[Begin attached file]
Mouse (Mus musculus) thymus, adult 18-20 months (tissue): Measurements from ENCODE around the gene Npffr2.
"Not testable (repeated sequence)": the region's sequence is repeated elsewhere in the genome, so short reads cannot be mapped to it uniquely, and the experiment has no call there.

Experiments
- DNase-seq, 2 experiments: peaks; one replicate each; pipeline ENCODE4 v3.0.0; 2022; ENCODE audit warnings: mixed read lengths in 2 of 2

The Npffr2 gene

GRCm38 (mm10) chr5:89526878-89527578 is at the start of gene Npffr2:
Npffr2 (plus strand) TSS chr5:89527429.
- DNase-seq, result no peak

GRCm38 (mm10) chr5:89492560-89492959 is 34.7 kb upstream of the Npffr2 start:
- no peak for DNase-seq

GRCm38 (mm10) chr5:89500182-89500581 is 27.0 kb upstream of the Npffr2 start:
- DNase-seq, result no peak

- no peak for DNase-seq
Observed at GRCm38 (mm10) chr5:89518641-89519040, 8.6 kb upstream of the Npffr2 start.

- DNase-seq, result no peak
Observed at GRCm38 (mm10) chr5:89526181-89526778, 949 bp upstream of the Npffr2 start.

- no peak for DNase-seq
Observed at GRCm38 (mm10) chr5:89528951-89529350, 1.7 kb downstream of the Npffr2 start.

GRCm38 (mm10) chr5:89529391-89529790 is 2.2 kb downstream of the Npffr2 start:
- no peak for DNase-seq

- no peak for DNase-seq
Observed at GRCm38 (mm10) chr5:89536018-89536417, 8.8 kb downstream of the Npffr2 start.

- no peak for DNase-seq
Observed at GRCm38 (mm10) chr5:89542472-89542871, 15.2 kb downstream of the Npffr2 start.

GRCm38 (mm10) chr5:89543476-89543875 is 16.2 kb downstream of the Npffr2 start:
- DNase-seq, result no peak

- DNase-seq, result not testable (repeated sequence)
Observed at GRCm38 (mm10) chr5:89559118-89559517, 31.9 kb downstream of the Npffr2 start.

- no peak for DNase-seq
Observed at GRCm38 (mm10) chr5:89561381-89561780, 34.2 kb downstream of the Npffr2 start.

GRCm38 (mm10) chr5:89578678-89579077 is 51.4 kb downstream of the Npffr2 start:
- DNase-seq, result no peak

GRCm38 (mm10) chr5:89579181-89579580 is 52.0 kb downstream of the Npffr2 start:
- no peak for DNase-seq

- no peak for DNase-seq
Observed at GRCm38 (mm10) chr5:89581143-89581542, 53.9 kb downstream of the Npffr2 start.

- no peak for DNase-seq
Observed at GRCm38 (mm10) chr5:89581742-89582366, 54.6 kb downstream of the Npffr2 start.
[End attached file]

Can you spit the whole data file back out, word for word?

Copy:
Mouse (Mus musculus) thymus, adult 18-20 months (tissue): Measurements from ENCODE around the gene Npffr2.
"Not testable (repeated sequence)": the region's sequence is repeated elsewhere in the genome, so short reads cannot be mapped to it uniquely, and the experiment has no call there.

Experiments
- DNase-seq, 2 experiments: peaks; one replicate each; pipeline ENCODE4 v3.0.0; 2022; ENCODE audit warnings: mixed read lengths in 2 of 2

The Npffr2 gene

GRCm38 (mm10) chr5:89526878-89527578 is at the start of gene Npffr2:
Npffr2 (plus strand) TSS chr5:89527429.
- DNase-seq, result no peak

GRCm38 (mm10) chr5:89492560-89492959 is 34.7 kb upstream of the Npffr2 start:
- no peak for DNase-seq

GRCm38 (mm10) chr5:89500182-89500581 is 27.0 kb upstream of the Npffr2 start:
- DNase-seq, result no peak

- no peak for DNase-seq
Observed at GRCm38 (mm10) chr5:89518641-89519040, 8.6 kb upstream of the Npffr2 start.

- DNase-seq, result no peak
Observed at GRCm38 (mm10) chr5:89526181-89526778, 949 bp upstream of the Npffr2 start.

- no peak for DNase-seq
Observed at GRCm38 (mm10) chr5:89528951-89529350, 1.7 kb downstream of the Npffr2 start.

GRCm38 (mm10) chr5:89529391-89529790 is 2.2 kb downstream of the Npffr2 start:
- no peak for DNase-seq

- no peak for DNase-seq
Observed at GRCm38 (mm10) chr5:89536018-89536417, 8.8 kb downstream of the Npffr2 start.

- no peak for DNase-seq
Observed at GRCm38 (mm10) chr5:89542472-89542871, 15.2 kb downstream of the Npffr2 start.

GRCm38 (mm10) chr5:89543476-89543875 is 16.2 kb downstream of the Npffr2 start:
- DNase-seq, result no peak

- DNase-seq, result not testable (repeated sequence)
Observed at GRCm38 (mm10) chr5:89559118-89559517, 31.9 kb downstream of the Npffr2 start.

- no peak for DNase-seq
Observed at GRCm38 (mm10) chr5:89561381-89561780, 34.2 kb downstream of the Npffr2 start.

GRCm38 (mm10) chr5:89578678-89579077 is 51.4 kb downstream of the Npffr2 start:
- DNase-seq, result no peak

GRCm38 (mm10) chr5:89579181-89579580 is 52.0 kb downstream of the Npffr2 start:
- no peak for DNase-seq

- no peak for DNase-seq
Observed at GRCm38 (mm10) chr5:89581143-89581542, 53.9 kb downstream of the Npffr2 start.

- no peak for DNase-seq
Observed at GRCm38 (mm10) chr5:89581742-89582366, 54.6 kb downstream of the Npffr2 start.